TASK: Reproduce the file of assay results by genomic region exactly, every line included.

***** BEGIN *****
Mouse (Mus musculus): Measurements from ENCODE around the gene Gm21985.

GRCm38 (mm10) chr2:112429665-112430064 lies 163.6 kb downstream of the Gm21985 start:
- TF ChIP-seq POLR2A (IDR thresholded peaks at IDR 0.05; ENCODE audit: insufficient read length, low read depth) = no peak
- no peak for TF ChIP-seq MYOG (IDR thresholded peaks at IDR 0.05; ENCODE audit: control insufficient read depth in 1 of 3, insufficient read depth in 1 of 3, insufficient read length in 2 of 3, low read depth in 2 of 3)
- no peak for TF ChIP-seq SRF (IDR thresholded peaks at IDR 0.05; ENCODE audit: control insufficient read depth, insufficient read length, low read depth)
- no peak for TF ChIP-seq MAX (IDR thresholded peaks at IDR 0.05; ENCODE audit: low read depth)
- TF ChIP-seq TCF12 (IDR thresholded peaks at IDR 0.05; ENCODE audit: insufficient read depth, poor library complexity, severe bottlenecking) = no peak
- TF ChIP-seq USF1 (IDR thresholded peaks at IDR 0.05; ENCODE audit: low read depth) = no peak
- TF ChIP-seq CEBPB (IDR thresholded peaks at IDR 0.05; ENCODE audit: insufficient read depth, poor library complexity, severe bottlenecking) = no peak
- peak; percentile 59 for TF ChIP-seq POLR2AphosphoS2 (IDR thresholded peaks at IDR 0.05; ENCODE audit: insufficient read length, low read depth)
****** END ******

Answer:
Mouse (Mus musculus): Measurements from ENCODE around the gene Gm21985.

GRCm38 (mm10) chr2:112429665-112430064 lies 163.6 kb downstream of the Gm21985 start:
- TF ChIP-seq POLR2A (IDR thresholded peaks at IDR 0.05; ENCODE audit: insufficient read length, low read depth) = no peak
- no peak for TF ChIP-seq MYOG (IDR thresholded peaks at IDR 0.05; ENCODE audit: control insufficient read depth in 1 of 3, insufficient read depth in 1 of 3, insufficient read length in 2 of 3, low read depth in 2 of 3)
- no peak for TF ChIP-seq SRF (IDR thresholded peaks at IDR 0.05; ENCODE audit: control insufficient read depth, insufficient read length, low read depth)
- no peak for TF ChIP-seq MAX (IDR thresholded peaks at IDR 0.05; ENCODE audit: low read depth)
- TF ChIP-seq TCF12 (IDR thresholded peaks at IDR 0.05; ENCODE audit: insufficient read depth, poor library complexity, severe bottlenecking) = no peak
- TF ChIP-seq USF1 (IDR thresholded peaks at IDR 0.05; ENCODE audit: low read depth) = no peak
- TF ChIP-seq CEBPB (IDR thresholded peaks at IDR 0.05; ENCODE audit: insufficient read depth, poor library complexity, severe bottlenecking) = no peak
- peak; percentile 59 for TF ChIP-seq POLR2AphosphoS2 (IDR thresholded peaks at IDR 0.05; ENCODE audit: insufficient read length, low read depth)